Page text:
AP: “I believe that Family Guy has its intelligent points, and some of its seemingly ‘coarse’

scenes offer have hidden merit.”(308)

JZ: What we need to realize is that, “Like most things, The Daily Show isn’t all good or all bad.

The question isn’t whether Jon Stewart or the show’s producers and writers are morally corrupt

people, but whether or not fake news is, on the whole, beneficial or damaging to society” (364).

GG: “I see now that I in the interminable analysis of sports, teams, movies, and toughness that

my friends and I engaged in- a type of analysis, needless to say, that the real toughs would never

have stopped to- I was already betraying an allegiance to the egghead world. I was practicing

being an intellectual before I know that was what I wanted to be” (383).

JZ: It’s important to question the validity of the material and opinions shared on the show,

because, “Cana show unburdened by objectivity” be expected to communicate news to the public

accurately and responsibly? Can a program concerned with getting ratings through comedy be

expected to provide objective and responsible coverage of world events? Of course ‘deception’

means ‘the intentional imparting of false information to another’ (366).

GG: “Everyone knows some young person who is impressively “street smart” but does poorly in

school. What a waste, we think, that one who is so intelligent about so many things in life seems

unable to apply that intelligence to academic work” (380).

Work cited

Graff, Gerald. “Hidden Intellectualism.” “They Say/ I Say”: The Moves That Matter in

Academic Writings: With Readings. 2nd

Durst. New York: Norton, 2012.382-87.Print.

Johnson, Steven. “Watching TV Makes You Smarter.” “They Say/ I Say”: The Moves That

Matter in Academic Writing: With Readings. 2

Russel Durst. New York: Norton, 2012. 277-94. Print.

ed. Ed. Gerald Graff, Cathy Birkenstein, and Russel


Peacocke, Antonia. “Family Guy and Freud: Jokes and Their Relation to the Unconscious.”

“They Say/I Say”: The Moves That Matter in Academic Writings: With Readings.2nd

Gerald Graff, Cathy Birkenstein, and Russel Durst. New York: Norton, 2012.299-311. Print.

Stevens, Dana. “Thinking Outside of the Idiot Box.” “They Say/ I Say”: The Moves in Academic

Writings: With Readings.2nd

York: Norton, 2012.295-98.Print.

Zinser, Jason. “The Good, the Bad, and the Daily Show.” “They Say/I Say”: The Moves in

Academic Writings: With Readings. 2

Durst. New York: Norton, 2012. 363-78. Print.

ed. Ed. Gerald Graff, Cathy Birkenstein, and Russel Durst. New


ed. Ed. Gerald Graff, Cathy Birkenstein, and Russel



For the first paper of the semester I chose to write about if the American college system is failing the average American college student.

The Bibliography that follows includes a cartoon by Matt Groening, and two academic essays from our class readings.

This topic is important to me as I am a first year college student. I am also a first generation college student,


Annotated Bibliography

Groening, Matt. “Lesson 18: The 9 Types of College Teachers.” School is Hell. New York:download

Pantheon, 1987, Plashing Vole., 25 Oct. 2012, Web. 12 Feb.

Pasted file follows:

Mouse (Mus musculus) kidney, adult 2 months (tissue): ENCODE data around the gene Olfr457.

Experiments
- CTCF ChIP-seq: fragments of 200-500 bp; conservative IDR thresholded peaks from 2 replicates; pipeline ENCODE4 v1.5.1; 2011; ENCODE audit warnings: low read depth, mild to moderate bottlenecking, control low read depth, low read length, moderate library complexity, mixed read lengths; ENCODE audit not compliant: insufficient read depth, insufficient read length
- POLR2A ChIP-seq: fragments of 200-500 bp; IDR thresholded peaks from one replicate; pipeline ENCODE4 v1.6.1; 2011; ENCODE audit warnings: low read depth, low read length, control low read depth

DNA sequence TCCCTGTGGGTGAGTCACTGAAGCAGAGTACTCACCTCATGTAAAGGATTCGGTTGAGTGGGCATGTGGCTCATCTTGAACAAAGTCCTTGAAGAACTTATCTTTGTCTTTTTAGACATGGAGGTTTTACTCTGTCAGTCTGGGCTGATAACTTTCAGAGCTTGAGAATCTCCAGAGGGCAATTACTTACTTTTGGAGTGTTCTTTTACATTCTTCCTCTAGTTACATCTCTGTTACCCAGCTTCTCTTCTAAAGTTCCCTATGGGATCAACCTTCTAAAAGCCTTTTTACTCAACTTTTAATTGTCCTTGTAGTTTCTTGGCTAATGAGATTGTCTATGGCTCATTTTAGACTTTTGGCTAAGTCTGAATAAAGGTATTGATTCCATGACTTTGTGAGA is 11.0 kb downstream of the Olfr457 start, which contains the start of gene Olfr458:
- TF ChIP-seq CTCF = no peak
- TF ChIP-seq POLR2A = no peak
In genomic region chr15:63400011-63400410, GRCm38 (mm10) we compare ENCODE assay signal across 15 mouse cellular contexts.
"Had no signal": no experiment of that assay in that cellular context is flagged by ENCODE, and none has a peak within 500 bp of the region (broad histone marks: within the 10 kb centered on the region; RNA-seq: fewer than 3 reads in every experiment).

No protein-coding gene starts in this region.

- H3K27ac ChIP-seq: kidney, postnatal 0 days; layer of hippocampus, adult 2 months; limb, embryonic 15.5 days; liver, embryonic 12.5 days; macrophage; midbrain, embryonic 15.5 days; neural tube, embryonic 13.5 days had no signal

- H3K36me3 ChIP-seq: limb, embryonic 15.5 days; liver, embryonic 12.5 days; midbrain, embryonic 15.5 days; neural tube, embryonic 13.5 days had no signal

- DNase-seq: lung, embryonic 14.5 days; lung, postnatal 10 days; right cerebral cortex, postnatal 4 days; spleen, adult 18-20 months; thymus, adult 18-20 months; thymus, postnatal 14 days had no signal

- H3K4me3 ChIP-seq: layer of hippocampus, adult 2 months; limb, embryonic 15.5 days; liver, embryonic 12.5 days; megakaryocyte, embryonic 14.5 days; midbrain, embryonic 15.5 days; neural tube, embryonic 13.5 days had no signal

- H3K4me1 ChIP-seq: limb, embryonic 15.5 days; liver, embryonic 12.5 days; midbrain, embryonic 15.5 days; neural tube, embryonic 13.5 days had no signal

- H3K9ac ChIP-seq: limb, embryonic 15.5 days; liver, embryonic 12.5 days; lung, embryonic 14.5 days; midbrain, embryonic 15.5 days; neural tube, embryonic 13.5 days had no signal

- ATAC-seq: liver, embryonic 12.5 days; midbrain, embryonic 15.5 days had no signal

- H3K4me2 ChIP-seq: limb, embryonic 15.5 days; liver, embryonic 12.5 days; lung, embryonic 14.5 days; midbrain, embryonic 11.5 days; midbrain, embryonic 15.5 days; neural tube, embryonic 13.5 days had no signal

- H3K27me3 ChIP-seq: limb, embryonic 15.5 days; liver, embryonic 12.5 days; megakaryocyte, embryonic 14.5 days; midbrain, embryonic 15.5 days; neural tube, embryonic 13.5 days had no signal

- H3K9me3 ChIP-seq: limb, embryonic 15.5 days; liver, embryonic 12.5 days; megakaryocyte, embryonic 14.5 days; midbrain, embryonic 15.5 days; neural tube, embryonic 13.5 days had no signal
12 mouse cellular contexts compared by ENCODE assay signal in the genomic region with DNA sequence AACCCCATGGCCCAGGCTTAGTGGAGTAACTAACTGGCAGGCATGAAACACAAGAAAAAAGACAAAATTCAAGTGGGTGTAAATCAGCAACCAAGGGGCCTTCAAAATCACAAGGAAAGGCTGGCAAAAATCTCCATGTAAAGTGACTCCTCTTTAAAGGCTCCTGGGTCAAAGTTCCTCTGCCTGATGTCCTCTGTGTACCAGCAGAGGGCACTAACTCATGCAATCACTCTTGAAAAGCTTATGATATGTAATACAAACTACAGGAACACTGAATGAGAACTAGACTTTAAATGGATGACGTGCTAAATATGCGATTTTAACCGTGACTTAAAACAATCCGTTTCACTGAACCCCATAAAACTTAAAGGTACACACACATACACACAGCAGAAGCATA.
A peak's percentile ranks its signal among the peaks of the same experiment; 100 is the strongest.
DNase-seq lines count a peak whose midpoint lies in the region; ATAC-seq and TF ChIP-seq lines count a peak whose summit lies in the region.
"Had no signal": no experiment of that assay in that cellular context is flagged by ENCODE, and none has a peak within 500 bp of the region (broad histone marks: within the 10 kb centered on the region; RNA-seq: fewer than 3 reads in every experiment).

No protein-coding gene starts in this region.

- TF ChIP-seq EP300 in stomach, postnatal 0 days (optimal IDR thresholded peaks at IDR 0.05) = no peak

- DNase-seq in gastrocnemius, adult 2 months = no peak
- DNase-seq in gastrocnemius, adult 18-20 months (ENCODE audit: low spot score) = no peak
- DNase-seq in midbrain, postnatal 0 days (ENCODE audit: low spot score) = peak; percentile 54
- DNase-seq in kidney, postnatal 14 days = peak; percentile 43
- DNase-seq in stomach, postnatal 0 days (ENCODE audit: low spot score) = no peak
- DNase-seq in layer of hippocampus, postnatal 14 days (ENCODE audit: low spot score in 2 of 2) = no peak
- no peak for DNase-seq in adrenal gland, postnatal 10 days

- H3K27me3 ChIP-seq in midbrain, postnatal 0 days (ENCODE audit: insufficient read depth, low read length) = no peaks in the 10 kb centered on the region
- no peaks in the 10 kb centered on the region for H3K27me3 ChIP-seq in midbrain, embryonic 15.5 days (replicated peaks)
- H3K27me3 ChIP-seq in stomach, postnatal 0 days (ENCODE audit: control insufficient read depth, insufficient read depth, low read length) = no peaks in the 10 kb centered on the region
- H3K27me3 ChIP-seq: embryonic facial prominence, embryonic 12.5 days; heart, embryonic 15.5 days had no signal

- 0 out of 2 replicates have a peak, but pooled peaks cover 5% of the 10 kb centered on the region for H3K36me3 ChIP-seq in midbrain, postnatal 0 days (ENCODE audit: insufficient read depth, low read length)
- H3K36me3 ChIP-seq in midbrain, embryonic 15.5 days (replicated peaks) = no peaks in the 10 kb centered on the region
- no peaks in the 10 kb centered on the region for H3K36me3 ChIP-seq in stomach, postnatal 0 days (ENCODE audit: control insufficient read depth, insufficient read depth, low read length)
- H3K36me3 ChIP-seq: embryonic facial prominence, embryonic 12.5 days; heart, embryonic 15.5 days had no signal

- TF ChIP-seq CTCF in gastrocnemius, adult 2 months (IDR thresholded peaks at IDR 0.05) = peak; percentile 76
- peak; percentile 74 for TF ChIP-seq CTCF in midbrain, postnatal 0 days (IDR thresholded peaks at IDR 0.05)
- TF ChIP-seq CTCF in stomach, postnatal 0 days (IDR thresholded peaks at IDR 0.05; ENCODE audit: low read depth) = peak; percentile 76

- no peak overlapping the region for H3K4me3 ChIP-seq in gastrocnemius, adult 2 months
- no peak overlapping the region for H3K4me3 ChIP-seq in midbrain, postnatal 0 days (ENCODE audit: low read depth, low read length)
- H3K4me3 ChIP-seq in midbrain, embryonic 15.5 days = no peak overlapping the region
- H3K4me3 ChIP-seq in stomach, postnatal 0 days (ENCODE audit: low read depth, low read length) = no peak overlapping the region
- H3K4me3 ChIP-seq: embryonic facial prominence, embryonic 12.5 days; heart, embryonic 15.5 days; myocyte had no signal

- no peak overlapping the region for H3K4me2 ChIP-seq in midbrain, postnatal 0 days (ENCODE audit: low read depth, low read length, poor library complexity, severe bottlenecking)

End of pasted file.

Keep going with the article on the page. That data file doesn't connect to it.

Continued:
This is a comic that show what many people consider to be the stereotypical types of professors in college. Although it is a satirical cartoon, it is seen to be very true about every type of professor from the steady droner to the nice little nobody. The cartoon gives an example of them teaching, and then lists the advantages, drawbacks, and some warnings for each type of college professor.

Matt Groening is a cartoonist and the creator of The Simpsons, which became the longest-running entertainment series in primetime television in 2009.


Hacker, Andrew, and Claudia Dreifus. “Are Colleges Worth the Price of Admission.”

Trans. Array They Say I Say, The Moves That Matter in Academic Writing. . 2nd Edition. New York: Norton, 2014. 179-189. Print


In this essay Andrew Hacker and Claudia Dreifus talk about how the American college student may be paying to much for the education we are receiving. It is discussed in the essay that college students are not getting the finest education, and because of that they just end up wasting their money by taking the time to go to college. They make a call to arms in this essay to stand up to the people that are putting the college students education at risk such as professors, and college administrations.

Andrew Hacker and Claudia Dreifus are the authors of Higher Education? How Colleges Are Wasting Our Money and Failing Our Kids. Hacker is professor emeritus of political science at Queens College in New York. Dreifus teaches international affairs and media at Columbia University, and write the “Conversation wit…” column for the Science section of the New York Times.

Murray, Charles. “Are Too Many People Going To College?.” Trans. Array They Say I Say, The

Moves That Matter in Academic Writing. . 2nd Edition. New York: Norton, 2014. 222-242. Print.


In this essay Charles Murray talks about how college education in the United States is failing the American college student, because only the most intellectual elite get to have a liberal arts education. He is not against more people going to college, but is for more people going to a liberal arts college. He discusses the idea that universities are not meant to make someone an expert in a field, but that universities are to make “capable and cultivated human beings.”

Charles Murray works at the American Enterprise Institute, a conservative think tank in Washington D.C. He is the coauthor, with Richard Herrnstein, of The Bell Curve(1994).